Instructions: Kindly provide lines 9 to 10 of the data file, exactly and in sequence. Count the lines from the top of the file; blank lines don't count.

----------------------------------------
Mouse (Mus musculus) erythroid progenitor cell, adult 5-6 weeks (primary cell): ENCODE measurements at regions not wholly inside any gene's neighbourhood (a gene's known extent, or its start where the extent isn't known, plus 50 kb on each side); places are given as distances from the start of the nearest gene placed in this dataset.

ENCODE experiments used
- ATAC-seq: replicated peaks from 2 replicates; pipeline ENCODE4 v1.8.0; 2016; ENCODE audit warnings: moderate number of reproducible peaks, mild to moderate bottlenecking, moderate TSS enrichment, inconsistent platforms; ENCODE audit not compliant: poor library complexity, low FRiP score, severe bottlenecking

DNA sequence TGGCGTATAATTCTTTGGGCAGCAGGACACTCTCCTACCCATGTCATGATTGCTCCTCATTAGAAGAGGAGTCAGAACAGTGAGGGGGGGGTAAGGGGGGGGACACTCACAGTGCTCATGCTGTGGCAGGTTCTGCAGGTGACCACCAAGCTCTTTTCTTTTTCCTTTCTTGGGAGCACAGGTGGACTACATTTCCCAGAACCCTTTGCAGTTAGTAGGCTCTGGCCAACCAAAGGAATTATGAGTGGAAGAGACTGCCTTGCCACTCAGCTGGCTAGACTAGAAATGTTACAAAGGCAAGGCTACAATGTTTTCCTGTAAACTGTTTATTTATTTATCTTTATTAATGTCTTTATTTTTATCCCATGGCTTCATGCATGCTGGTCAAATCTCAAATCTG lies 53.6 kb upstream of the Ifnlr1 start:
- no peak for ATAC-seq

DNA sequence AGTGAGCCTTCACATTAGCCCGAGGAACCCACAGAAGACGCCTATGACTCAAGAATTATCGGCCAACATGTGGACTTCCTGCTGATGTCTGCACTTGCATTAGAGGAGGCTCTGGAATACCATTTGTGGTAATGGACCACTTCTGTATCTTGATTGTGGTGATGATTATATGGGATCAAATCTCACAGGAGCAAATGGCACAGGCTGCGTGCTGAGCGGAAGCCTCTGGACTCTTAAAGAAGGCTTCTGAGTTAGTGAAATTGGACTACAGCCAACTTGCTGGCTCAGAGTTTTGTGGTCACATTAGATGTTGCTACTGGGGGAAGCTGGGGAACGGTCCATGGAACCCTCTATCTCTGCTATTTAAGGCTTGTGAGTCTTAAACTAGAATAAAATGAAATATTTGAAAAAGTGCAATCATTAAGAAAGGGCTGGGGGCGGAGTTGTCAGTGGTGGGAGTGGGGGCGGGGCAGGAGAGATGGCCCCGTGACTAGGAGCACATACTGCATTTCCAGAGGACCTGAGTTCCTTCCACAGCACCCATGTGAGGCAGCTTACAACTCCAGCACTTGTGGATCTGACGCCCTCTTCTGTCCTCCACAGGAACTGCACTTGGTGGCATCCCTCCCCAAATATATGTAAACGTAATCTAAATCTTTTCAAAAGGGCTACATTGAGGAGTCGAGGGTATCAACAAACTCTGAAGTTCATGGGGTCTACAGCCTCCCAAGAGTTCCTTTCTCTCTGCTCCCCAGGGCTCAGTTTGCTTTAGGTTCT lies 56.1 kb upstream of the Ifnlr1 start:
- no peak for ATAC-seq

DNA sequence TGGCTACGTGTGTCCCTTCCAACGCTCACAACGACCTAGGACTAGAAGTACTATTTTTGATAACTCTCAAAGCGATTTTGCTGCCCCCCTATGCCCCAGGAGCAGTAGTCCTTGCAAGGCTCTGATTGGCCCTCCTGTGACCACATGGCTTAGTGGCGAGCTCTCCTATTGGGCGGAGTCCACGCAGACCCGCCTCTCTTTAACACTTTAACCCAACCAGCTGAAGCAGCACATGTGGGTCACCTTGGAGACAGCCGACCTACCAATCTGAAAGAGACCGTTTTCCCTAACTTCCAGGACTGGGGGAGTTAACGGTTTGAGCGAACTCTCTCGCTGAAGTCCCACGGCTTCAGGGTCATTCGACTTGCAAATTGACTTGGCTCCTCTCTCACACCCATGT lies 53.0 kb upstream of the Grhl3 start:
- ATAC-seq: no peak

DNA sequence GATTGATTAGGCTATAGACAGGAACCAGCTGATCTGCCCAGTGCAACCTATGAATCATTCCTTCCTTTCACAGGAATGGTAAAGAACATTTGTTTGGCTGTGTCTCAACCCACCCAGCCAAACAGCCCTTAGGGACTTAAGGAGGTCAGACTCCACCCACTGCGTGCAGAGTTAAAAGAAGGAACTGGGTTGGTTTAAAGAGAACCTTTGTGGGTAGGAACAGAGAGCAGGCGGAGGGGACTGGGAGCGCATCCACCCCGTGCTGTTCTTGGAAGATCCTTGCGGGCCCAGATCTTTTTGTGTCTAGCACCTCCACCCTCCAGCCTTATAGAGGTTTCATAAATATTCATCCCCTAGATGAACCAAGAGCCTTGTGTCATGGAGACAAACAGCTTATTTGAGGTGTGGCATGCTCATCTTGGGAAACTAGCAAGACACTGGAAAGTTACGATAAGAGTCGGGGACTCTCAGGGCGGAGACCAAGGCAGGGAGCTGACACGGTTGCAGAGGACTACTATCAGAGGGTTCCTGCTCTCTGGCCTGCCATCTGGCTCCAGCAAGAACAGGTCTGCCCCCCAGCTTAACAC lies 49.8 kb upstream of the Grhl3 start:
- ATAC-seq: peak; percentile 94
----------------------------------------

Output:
- ATAC-seq: no peak

DNA sequence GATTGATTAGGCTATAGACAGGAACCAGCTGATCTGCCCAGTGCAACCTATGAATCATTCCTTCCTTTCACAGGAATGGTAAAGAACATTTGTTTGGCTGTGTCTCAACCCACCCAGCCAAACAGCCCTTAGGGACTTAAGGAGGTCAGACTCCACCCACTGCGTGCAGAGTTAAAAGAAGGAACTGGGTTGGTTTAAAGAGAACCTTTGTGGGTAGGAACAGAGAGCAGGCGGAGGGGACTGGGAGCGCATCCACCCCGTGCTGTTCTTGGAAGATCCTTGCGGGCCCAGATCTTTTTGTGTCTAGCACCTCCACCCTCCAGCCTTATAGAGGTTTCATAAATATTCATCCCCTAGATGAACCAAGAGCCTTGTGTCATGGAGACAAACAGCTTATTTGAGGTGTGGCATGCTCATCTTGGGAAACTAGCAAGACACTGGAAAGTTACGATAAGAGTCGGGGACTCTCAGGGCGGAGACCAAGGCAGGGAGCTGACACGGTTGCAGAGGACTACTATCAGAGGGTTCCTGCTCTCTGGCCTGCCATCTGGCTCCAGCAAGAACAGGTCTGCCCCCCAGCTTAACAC lies 49.8 kb upstream of the Grhl3 start: